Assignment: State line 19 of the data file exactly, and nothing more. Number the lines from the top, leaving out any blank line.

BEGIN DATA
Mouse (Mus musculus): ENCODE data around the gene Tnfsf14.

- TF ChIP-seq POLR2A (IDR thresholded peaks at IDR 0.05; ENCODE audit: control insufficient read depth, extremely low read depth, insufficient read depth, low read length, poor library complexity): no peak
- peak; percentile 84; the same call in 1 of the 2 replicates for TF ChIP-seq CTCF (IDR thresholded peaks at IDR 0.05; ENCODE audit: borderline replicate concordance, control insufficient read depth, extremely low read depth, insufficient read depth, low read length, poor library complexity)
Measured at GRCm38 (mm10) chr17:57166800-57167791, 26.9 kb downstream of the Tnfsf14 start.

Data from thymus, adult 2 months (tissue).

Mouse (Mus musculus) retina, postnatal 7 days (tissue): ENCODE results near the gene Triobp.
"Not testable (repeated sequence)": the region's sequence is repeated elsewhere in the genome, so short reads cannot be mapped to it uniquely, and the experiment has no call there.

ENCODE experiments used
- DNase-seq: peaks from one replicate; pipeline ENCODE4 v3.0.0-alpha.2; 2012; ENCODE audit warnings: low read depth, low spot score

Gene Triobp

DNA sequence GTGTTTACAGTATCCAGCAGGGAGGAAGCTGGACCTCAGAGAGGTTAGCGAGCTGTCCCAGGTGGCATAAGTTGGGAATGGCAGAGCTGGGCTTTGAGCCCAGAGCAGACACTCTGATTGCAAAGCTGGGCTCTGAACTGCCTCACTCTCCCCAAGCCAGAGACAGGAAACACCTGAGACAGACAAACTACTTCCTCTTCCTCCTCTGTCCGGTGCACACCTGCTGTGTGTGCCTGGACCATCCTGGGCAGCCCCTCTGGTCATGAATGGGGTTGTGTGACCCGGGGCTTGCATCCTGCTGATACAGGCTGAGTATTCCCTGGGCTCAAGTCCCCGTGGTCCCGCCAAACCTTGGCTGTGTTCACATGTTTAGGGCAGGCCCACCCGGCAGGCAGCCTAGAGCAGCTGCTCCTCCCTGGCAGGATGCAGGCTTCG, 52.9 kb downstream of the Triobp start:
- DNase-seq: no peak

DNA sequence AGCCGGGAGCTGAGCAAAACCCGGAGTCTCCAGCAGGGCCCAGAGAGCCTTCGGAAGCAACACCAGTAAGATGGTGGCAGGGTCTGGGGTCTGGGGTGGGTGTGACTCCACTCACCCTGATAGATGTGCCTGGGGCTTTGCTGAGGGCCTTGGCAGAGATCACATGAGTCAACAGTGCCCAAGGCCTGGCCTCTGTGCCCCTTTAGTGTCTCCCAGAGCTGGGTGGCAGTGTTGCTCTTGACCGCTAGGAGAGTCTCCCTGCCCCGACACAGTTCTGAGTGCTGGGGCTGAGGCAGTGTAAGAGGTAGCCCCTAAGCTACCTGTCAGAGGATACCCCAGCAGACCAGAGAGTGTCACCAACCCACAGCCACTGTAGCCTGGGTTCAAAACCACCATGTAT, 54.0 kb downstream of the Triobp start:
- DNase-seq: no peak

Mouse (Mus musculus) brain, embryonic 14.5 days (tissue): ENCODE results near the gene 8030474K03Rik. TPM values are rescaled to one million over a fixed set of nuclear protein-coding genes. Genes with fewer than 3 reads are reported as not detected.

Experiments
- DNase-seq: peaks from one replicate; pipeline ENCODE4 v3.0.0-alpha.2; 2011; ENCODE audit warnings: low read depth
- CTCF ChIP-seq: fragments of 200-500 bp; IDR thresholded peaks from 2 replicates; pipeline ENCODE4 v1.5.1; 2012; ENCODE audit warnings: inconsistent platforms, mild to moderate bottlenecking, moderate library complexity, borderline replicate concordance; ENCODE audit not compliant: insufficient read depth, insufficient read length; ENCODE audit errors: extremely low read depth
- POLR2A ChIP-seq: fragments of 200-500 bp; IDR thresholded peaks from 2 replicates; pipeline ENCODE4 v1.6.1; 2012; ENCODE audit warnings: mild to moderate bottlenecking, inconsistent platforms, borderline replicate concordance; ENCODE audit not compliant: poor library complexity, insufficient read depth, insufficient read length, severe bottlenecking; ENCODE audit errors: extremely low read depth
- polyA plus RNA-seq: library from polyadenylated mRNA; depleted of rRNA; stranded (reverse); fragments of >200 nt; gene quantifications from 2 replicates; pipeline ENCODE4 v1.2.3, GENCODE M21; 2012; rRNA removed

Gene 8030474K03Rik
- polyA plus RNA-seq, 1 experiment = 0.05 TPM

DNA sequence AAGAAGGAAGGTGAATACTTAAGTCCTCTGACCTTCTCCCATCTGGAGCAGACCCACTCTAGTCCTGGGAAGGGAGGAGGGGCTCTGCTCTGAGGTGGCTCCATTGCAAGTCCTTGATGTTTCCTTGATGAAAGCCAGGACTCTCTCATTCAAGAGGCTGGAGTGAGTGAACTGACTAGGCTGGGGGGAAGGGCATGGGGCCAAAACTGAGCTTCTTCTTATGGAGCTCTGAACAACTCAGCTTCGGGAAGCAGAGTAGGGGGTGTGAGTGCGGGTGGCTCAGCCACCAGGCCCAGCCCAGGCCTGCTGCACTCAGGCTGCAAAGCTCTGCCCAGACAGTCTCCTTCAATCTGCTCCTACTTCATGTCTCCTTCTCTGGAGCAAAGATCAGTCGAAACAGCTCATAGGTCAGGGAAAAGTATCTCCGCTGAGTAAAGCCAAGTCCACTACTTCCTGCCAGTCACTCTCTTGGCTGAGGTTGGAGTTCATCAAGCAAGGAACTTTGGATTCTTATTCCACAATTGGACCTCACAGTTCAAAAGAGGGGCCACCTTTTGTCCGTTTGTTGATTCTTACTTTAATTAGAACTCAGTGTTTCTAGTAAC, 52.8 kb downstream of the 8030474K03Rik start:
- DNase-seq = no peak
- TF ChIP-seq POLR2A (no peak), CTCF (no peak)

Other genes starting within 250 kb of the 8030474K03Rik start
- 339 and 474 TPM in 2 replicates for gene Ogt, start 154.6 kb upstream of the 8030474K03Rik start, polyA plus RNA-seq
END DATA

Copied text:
- POLR2A ChIP-seq: fragments of 200-500 bp; IDR thresholded peaks from 2 replicates; pipeline ENCODE4 v1.6.1; 2012; ENCODE audit warnings: mild to moderate bottlenecking, inconsistent platforms, borderline replicate concordance; ENCODE audit not compliant: poor library complexity, insufficient read depth, insufficient read length, severe bottlenecking; ENCODE audit errors: extremely low read depth